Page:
In the article, America’s Immigration Policy Fiasco: Learning from Past Mistakes, Dr. Douglas Massey provides an overview of the history of Latin-American immigration policy, particularly in regards to Mexico, over the last half-century beginning with policy changes in the sixties.
The policy changes were set into motion by the civil rights movement of the period which created a popular movement towards stamping out racism, particularly within government institutions. While these changes were in many ways beneficial to Asians, Africans, and Eastern Europeans, they threw a monkey wrench into the migrational system between Mexico and the United States where many of the immigrants were temporary workers who would return to Mexico at the end of an agricultural season. The changes limited the number of legal visas that could be obtained, but it did not lessen the number of people to come over the border but rather simply served to change their status from legal to illegal.
Now that they were illegal, though, they were “criminals” which could be used to the advantage of ambitious politicians and bureaucrats who took advantage of the sort of “get tough on crime” attitude that tends to be appealing to the public whether it works or not.
Dr. Massey argues that current policies are counter-productive to the needs and realities of the United States, Mexico and the residents of both countries. He sees immigration reform as a necessity and is supportive of a pathway to legalization for unauthorized immigrants.
Pew Research Center points towards a trend of an increasing number of people who think the emphasis needs to be increasingly on border security opposed to any other immigration issue. (Pew Research Center, 2014) However, if Dr. Massey is correct then this focus is misplaced but expected due to the negative narratives that exist about illegal immigrants.
According to Open Society Foundations, people waiting for a legal visa could do so for years or decades if they do not have any family who are already legal citizens of the country because the visa caps are simply too low for such a large and prosperous country (Open Society Foundations, 2013).
I believe the Mexican population, in particular, draws so much attention due to their proximity. The shared border makes it that much easier to create an environment of fear over the immigrants coming into the country, and exploiting that fear can be beneficial to politicians in the like who make promises to seal the border to keep the country safe.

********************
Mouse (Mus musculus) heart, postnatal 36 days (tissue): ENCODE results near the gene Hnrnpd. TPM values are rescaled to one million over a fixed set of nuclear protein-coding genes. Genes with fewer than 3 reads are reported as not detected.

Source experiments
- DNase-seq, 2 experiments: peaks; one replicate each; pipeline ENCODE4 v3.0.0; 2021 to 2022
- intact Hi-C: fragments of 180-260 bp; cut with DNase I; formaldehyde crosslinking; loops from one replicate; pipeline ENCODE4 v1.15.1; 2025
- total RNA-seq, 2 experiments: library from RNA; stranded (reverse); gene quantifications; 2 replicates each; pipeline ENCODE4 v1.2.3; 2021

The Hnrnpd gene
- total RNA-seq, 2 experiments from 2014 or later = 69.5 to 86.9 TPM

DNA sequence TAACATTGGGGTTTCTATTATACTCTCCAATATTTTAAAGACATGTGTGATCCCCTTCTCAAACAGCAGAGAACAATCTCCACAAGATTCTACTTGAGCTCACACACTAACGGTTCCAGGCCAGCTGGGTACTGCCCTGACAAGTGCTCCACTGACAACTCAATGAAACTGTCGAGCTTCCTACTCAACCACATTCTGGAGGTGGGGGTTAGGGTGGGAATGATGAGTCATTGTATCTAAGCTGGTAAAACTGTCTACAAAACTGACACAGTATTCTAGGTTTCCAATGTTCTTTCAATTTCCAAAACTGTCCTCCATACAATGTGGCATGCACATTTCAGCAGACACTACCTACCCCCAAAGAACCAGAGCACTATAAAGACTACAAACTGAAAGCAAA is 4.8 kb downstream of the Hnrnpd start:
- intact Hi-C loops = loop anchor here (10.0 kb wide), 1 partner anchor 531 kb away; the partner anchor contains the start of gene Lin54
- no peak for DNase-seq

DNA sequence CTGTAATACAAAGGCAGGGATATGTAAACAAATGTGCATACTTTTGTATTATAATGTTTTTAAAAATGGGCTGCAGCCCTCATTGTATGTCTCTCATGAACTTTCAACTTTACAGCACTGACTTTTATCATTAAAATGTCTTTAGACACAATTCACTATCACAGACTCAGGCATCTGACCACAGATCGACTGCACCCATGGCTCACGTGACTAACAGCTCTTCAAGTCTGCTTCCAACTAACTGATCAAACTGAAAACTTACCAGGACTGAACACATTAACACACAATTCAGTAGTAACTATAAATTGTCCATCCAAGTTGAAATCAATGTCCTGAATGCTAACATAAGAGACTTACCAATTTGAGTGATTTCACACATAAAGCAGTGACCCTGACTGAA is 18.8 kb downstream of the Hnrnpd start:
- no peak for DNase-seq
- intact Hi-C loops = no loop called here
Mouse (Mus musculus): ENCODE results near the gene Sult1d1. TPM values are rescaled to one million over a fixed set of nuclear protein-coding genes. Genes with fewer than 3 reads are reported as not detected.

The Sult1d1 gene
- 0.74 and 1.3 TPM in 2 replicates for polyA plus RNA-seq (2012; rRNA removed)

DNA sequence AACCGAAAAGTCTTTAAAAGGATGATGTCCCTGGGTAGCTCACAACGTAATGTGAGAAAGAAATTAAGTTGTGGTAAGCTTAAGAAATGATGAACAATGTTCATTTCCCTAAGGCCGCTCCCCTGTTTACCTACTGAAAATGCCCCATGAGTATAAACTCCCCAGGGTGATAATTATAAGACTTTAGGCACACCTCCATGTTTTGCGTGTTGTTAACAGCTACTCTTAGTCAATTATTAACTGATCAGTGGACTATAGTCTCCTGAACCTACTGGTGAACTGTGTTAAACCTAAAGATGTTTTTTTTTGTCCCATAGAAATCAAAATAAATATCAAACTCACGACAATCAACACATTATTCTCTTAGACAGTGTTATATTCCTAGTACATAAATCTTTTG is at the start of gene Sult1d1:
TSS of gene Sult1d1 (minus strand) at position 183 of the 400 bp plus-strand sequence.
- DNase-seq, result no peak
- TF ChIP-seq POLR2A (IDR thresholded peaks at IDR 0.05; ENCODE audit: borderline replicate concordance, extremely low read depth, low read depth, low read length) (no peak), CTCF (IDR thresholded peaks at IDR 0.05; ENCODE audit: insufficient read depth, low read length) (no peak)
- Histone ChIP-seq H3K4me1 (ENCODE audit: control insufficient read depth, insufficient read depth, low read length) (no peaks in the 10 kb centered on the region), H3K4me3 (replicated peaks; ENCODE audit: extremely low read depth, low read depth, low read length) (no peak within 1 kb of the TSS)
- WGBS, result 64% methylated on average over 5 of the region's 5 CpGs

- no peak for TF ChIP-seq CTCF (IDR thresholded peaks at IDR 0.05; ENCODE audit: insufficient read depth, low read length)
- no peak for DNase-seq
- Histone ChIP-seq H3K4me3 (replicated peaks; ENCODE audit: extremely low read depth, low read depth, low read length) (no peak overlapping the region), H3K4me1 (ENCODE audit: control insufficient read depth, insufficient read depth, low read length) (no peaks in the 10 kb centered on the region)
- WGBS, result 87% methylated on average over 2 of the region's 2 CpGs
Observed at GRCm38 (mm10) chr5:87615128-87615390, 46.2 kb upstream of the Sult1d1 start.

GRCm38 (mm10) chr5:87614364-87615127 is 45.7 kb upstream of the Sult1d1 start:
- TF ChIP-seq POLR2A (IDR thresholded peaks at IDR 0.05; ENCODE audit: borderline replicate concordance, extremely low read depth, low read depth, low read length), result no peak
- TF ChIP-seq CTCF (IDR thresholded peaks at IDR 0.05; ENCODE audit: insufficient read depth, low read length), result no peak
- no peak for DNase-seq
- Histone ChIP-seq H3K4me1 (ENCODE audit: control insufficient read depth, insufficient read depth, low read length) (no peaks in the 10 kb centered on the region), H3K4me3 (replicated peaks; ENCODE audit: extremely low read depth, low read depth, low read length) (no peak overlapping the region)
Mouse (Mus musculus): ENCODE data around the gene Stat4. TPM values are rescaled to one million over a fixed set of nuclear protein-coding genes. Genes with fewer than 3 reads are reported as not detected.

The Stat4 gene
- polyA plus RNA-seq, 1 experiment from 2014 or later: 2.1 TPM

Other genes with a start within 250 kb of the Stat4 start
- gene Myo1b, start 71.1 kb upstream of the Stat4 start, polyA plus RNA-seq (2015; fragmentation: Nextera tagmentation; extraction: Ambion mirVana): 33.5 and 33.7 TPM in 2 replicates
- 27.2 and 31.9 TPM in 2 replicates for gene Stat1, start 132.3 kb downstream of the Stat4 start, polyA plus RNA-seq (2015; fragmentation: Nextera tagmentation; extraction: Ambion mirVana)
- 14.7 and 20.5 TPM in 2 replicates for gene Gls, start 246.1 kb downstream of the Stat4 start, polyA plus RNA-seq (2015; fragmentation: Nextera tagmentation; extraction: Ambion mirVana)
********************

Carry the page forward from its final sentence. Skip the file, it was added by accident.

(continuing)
I personally believe the pros outweigh the cons in regards to creating a path to citizenship. I believe a potentially decades-long wait to come into the country is unreasonable*, and I would prefer people living in this country to be able to freely contribute to taxes to maintain resources, as well as to be able to more freely contribute goods and services to the community they live in*.
Massey, D. (2013). America’s Immigration Policy Fiasco: Learning from Past Mistakes. Daedalus, 5-15.
More Prioritize Border Security in Immigration Debate. (2014, September 3). Retrieved June 15, 2015, from http://www.people-press.org/2014/09/03/more-prioritize-border-security-in-immigration-debate/
Open Society Foundations. (2013, August 1). Why Does the U.S. Need Immigration Reform? Retrieved 2015, from http://www.opensocietyfoundations.org/explainers/why-does-us-need-immigration-reform
**To expand upon the above now that I’m a little older – Every year I seem to become more aware of how fleeting life it, and to be honest, it seems a little ridiculous to me that one’s life should be spent wrapped up in a tangle of bureaucracy (for the sake of citizenship) rather than living in and contributing to the community of their choosing. I would imagine that societies can benefit from people who want to be there. A couple of months ago there was an article about how a number of Fortune 500 companies were founded by American Immigrants or their children. Right now our system seems convoluted and bogged down by red tape, and rather than fixing it there seems to be a large focus on being frightened of an “other”. This does not seem to be a beneficial mindset – but, unfortunately, it also seems to be spreading to many areas of our national discourse. We seem to be creating “others” to fear in many areas of our society. At the moment, most prominently, within our borders: in the realm of politics (Democrats vs Republicans or Liberals vs Conservatives).